I am not a total purist, I don’t think. Film is a very different medium from literature and things that work on the page may or may not function on the screen. In fact there have been some changes in the LOTR films that I thought were worth making, or at least necessary.
For example, while Tom Bombadil is an awesome character because he is so happy and content with his life that the Ring can give him nothing, so it holds no power over him. But he also does not turn up after Book I and therefore needed to be omitted. Arwen is and should be a minor character, but I understand why her part had to be increased. In Tolkien’s work, references are often made to times past or random characters, although the missing links can be found in indexes, appendices, or in other works (which shows that Tolkien himself had worked out EVERYTHING, which is the reason I love his work). Readers can tolerate this uncertainty, filmgoers cannot and require explanation. When, In TTT, Eowyn falls for Aragorn and he cannot love her, filmgoers may need a concrete explanation: he loves Arwen. That’s why her part must be extended.
However, the good changes stop right there. Everything else took away from what Tolkien wrote. Firstly, Theoden’s part was all wrong, since he is supposed to be much more kingly than that and not stupid enough to take all his women and children to Helm’s Deep-the go straight to the mountain passes. And his healing scene was all wrong, since MAGIC IN TOLKIEN IS NON-VIOLENT-there is no abracadabra involved. Secondly, Eomer: he never got banished, he was just put in prison and released when Theoden is healed. I think having him disappear was a silly change because it didn’t give anything to the movie, and took away the development of a very strong character, who demonstrates loyalty to his uncle, his sister and to Aragorn. That brings me to Aragorn: how about that falling-in-the-river business? That made no sense at all, and was a waste of screen time. Okay, flash to Merry and Pippin with Treebeard. I feared that they would make the Ents into cutsey talking trees, when they are so much more. But the worst part was that they didn’t have Entmoot go right at all, and then Merry gives some garbage speech to convince Treebeard. It just drove me mad. Finally, all the Gollum-Sam-Frodo bits: the Sam/Frodo relationship will always be wrong in the movies, because Tolkien was a conservative man, who wrote in a very strong master-servant feeling between those two, that PJ doesn’t consider politically correct or whatever. Also, Faramir: this is where I really lost it in the theater and started cursing at the screen. Faramir is my favorite character, and he is supposed to be a foil to his brother. But instead he was worse. Comepletely changing the plot of the book is NOT a legitimate change. And then of course, half the book is missing. If its supposed to be the Two Towers, how come they never got to Orthanc or Barad-dûr? The scenes with Saruman are Tolkien’s best. I think and Theoden really shows character in that speech (“We will have peace, when you and all your works have perished and those of your dark master to whom you would deliver us. You are a liar, Saruman, and a corrupter of men’s hearts. You hold out your hand to me and I percieve only a finger of the claw of Mordor. Cruel and Cold!”-I memorized it for a school decalmationc ontest in 7th grade. Oh yeah and Helm’s Deep was not supposed to be a big action sequence, nor was Haldir supposed to show up.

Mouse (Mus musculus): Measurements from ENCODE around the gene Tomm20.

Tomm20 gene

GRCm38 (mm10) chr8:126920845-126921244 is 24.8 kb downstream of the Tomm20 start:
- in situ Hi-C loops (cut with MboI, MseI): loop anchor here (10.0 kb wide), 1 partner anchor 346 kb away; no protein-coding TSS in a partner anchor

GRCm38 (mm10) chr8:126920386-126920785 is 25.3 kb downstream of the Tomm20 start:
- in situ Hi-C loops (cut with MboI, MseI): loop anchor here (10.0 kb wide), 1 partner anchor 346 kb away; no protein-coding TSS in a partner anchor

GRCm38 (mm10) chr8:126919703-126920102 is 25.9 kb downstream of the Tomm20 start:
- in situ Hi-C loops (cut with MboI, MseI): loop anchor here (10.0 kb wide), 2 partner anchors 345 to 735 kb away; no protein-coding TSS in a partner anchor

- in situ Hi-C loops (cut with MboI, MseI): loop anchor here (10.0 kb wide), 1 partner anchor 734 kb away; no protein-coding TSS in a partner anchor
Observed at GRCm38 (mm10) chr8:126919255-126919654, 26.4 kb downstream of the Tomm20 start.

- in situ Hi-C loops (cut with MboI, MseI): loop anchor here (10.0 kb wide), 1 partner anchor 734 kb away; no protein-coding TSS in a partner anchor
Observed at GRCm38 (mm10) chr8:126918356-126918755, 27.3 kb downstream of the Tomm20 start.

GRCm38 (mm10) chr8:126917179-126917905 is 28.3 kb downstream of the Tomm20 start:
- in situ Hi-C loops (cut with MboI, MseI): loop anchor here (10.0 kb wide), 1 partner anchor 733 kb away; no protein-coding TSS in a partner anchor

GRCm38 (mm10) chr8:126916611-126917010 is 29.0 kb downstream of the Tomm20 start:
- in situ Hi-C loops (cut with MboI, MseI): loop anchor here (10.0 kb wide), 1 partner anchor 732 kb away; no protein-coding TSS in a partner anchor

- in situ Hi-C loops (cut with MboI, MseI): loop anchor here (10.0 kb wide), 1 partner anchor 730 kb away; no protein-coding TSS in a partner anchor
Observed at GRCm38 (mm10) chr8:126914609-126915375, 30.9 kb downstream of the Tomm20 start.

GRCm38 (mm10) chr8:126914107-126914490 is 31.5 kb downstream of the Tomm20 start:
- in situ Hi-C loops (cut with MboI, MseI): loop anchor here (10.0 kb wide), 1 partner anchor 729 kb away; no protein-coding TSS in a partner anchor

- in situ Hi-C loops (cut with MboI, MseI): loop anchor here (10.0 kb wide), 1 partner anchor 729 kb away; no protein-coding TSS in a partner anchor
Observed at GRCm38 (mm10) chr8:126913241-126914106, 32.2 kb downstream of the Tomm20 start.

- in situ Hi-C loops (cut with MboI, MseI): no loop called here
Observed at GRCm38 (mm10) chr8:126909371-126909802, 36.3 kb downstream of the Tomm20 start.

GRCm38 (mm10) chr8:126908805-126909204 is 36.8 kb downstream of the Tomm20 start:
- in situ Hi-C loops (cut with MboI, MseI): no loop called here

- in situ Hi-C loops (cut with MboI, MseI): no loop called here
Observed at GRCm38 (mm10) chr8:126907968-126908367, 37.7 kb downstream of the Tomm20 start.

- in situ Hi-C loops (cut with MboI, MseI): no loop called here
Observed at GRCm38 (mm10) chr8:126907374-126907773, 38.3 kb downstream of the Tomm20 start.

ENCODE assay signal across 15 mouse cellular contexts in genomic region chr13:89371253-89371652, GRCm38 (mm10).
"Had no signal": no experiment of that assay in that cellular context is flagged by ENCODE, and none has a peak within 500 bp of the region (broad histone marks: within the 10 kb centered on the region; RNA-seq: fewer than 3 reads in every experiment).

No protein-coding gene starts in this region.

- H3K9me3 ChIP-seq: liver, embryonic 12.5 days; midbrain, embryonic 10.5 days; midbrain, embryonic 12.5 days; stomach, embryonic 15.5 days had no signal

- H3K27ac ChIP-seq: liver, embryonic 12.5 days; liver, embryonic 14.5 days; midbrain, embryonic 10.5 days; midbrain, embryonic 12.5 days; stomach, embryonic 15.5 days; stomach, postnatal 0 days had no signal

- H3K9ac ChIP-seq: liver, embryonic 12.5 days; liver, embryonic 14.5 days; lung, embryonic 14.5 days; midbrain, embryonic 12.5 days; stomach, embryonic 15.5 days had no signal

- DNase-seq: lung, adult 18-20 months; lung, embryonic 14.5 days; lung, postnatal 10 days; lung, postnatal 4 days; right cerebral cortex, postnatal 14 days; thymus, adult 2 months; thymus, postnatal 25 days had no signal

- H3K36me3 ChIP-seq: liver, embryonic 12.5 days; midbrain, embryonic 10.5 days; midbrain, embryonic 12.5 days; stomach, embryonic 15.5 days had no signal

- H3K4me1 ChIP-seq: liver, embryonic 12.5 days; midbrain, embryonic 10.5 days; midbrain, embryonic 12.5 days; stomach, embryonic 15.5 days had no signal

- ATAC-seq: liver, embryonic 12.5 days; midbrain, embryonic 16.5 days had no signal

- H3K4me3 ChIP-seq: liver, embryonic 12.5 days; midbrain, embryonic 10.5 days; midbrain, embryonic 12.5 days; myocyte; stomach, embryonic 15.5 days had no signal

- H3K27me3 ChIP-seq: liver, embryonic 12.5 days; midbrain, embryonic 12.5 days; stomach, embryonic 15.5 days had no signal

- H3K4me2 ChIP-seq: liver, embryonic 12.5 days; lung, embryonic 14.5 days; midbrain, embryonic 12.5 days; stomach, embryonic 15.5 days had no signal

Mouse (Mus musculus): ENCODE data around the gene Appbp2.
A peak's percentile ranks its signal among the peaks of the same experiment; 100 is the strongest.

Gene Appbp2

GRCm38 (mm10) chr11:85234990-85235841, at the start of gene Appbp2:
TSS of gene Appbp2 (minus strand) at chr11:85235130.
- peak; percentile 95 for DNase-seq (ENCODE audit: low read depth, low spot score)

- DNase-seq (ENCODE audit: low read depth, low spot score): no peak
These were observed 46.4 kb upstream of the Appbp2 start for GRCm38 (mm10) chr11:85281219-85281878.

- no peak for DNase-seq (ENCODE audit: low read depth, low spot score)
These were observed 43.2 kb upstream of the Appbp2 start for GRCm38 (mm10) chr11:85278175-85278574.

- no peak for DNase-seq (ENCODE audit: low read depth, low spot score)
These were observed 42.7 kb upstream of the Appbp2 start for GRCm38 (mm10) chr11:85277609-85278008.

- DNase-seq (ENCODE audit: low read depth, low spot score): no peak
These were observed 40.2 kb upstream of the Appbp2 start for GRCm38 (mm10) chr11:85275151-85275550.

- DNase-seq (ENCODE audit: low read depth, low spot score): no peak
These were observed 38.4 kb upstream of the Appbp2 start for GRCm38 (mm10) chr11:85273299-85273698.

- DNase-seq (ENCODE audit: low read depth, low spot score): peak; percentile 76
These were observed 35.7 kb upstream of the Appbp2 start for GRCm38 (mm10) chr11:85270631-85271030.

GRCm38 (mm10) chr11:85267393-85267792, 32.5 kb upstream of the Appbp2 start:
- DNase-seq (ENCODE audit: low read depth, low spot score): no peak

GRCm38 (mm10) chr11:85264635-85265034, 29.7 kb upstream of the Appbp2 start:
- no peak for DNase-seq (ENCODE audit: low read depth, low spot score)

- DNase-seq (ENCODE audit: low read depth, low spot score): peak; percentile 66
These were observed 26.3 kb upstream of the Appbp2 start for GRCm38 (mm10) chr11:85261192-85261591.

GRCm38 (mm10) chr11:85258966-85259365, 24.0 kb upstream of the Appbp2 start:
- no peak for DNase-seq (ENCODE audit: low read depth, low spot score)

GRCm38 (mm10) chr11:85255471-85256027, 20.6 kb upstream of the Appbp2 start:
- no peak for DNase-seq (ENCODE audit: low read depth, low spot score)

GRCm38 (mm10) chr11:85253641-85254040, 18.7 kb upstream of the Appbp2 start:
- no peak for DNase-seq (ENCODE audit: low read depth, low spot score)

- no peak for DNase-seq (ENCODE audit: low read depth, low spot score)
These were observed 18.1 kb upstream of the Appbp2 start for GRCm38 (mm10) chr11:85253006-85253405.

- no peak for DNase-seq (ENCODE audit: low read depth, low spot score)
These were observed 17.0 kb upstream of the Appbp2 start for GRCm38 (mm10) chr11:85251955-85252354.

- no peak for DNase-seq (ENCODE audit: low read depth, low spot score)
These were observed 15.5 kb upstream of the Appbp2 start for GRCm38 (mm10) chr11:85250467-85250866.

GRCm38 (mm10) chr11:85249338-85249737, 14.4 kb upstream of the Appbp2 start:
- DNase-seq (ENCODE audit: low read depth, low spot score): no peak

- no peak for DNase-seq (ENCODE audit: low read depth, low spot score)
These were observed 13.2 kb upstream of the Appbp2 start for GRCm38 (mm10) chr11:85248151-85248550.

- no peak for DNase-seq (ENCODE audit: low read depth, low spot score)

There were a few places that the film was faithful, though. I think Eowyn was the way she ought to have been and I’m glad that the “What do you fear, lady?” dialogue got in there. I think Gollum’s slinker/stinker debate was perfect. Also I liked Gandalf’s return scene (although I don’t think we should have seen the Balrog, just like we shouldn’ t have seen Sauron in the first movie).
Anyhow, I just needed to vent. If you went through and read this whole thing, I’m sorry.